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Thursday, June 16, 2011

Family as the primary source of child protection

A rather interesting study in the UK suggests that a great deal of child protection work may be done informally and by family. Kinship carers step in when parents can't manage to raise the children. The study found that about 1/77 children in the UK were living in kinship care with about 90% of them there within informal arrangements. In essence, here is a large number of children that are being protected within the larger family system. This is a child protection process typically running below the radar but quite apparently powerful in its impact.

The report found that older children, above 13 and particularly 15-17 years of age were the biggest age group versus younger children. The authors saw this as an unexpected age distribution.

Another surprising result was who the kinship carer turned out to be. The report notes in the Executive Summary.One of our most important findings is that between one fifth and half of children living with kin were in fact living with a sibling. (p.12)" Grandparents were the other major carer group.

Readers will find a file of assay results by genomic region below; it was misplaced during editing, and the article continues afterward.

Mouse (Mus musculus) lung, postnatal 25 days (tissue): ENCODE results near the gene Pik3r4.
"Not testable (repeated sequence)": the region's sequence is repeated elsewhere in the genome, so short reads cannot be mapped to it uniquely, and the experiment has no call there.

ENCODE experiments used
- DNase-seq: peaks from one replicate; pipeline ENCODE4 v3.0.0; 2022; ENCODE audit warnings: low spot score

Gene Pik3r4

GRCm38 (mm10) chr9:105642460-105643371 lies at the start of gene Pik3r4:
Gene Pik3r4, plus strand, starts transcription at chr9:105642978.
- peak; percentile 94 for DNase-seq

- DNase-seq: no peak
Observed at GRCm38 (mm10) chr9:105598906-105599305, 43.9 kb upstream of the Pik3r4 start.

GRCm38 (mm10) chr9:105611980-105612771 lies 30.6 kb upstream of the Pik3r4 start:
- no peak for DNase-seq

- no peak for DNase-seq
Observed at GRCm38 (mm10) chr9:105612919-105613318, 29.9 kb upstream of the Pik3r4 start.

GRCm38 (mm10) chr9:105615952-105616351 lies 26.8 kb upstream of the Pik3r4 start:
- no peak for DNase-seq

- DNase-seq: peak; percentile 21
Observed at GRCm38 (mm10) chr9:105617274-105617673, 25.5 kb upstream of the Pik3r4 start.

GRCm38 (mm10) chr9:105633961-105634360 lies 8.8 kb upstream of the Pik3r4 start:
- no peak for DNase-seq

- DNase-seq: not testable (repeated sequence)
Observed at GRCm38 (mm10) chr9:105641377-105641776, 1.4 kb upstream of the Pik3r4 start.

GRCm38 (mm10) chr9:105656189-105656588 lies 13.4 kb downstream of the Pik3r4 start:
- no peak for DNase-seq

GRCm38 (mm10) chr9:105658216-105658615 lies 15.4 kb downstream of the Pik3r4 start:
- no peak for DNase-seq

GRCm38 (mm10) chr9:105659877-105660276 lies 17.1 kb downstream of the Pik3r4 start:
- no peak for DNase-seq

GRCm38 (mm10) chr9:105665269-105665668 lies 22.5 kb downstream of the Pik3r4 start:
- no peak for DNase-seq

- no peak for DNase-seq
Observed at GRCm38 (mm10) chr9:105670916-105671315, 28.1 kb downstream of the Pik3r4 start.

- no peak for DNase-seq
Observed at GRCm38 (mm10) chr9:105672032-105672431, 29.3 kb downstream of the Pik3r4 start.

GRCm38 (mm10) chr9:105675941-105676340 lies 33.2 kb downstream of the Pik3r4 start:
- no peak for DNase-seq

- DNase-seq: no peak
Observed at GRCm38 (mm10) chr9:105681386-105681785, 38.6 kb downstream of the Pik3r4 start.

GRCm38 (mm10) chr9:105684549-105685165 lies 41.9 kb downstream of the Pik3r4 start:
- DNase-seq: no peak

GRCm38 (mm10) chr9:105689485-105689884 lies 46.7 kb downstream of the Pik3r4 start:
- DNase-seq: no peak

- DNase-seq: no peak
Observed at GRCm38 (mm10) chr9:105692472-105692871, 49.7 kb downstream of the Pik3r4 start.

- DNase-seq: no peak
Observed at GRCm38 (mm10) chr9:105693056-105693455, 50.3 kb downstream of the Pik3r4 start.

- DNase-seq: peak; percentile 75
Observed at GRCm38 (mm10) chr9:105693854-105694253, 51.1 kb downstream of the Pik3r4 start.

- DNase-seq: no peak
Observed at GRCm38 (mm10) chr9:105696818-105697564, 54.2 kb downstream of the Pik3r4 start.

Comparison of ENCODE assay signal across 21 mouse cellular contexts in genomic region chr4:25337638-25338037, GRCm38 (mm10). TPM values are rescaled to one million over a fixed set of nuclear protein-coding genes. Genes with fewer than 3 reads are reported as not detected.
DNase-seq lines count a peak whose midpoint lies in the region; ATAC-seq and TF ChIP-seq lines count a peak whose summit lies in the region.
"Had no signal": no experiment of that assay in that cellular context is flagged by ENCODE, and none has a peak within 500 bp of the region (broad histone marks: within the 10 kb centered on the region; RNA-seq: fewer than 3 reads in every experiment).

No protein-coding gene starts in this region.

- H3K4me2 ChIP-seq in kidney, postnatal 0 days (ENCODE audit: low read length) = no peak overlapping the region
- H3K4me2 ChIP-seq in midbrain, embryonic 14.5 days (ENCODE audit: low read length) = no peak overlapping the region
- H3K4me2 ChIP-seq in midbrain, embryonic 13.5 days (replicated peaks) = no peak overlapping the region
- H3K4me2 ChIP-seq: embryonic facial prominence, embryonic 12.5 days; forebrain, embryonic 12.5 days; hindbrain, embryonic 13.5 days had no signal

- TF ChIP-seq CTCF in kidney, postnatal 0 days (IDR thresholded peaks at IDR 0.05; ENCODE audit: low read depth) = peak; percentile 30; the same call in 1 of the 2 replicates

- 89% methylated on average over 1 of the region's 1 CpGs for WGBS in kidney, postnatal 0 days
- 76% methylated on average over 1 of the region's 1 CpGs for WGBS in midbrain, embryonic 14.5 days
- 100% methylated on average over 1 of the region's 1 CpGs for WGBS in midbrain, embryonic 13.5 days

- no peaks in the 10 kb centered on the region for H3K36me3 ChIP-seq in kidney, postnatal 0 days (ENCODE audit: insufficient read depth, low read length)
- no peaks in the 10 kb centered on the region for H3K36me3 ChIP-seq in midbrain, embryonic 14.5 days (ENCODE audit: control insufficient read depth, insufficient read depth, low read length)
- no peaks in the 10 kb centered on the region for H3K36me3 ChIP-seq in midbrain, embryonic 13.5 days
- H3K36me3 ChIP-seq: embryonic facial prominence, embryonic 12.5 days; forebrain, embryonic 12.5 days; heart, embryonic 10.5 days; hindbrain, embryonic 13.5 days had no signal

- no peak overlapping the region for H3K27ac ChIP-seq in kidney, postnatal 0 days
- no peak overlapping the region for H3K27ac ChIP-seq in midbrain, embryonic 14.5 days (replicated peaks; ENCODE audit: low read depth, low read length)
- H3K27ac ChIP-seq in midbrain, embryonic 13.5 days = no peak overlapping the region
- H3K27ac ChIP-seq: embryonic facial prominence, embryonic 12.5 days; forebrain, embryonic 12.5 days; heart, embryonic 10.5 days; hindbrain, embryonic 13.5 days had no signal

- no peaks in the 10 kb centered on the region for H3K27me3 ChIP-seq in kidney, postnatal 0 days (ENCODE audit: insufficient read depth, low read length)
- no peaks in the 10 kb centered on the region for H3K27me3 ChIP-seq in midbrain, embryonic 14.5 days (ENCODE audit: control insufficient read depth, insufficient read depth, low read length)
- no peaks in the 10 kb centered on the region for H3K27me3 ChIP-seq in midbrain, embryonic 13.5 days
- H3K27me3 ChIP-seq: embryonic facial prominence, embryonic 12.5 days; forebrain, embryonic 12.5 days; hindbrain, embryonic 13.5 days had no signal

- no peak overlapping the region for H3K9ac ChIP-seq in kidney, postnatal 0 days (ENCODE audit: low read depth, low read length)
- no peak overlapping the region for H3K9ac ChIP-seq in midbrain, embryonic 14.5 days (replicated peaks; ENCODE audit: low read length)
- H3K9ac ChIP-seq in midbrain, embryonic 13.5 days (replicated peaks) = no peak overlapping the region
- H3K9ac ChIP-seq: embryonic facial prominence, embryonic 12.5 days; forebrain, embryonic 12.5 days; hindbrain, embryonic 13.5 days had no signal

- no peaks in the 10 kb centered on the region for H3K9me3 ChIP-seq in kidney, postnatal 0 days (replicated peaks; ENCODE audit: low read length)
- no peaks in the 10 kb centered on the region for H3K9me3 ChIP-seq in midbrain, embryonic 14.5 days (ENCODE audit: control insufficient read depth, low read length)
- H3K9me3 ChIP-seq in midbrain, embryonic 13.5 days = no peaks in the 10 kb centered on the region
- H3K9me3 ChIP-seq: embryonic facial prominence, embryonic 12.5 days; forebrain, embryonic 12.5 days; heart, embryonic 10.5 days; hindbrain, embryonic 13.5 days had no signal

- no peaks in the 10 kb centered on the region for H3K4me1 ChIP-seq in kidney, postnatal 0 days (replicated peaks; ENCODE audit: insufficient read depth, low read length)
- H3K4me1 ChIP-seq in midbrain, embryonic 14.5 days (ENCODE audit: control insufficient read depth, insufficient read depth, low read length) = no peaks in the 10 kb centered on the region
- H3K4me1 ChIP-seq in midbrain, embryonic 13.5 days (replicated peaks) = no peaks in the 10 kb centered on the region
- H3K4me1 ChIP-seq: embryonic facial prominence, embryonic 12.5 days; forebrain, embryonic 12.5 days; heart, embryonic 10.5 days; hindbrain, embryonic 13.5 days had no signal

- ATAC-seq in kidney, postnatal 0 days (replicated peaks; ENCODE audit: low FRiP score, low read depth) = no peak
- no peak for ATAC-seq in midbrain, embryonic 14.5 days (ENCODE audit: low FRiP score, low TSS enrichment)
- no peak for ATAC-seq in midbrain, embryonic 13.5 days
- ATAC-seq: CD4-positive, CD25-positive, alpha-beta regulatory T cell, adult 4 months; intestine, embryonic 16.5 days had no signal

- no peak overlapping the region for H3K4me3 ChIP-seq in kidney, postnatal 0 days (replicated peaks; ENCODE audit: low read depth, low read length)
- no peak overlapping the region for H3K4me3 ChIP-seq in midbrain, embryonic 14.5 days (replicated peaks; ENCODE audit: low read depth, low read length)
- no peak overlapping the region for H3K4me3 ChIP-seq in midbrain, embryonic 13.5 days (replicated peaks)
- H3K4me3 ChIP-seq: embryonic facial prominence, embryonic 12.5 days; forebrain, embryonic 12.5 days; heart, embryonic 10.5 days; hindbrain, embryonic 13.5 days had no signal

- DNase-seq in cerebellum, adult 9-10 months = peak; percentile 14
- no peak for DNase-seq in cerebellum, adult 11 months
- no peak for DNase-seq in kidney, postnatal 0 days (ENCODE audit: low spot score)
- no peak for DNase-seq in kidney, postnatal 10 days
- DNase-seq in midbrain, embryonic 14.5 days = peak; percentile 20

Unlike kinship carers who did so under the auspices of a formal agency arrangement, those doing do under these informal processes did it without any additional supports. This created financial hardship for many carers. Various forms of deprivation were found to be common creating more concerning outcomes for these children.

There are significant policy implications. How do you support these arrangements that have the benefit of keeping children connected to family? Pulling them out of family is unlikely to be beneficial so supporting these arrangements may help. Yet, it is also possible that formal child protection assessments would find these caregivers worrying. From a policy perspective, however, we are better off supporting these family based solutions. Bringing this many children into care would be worrying indeed.

This is one of the many challenges of child protection policy. There are no perfect solutions - only those that are better than others. In most cases, supporting children within family systems will serve the child better.

The report can be found at

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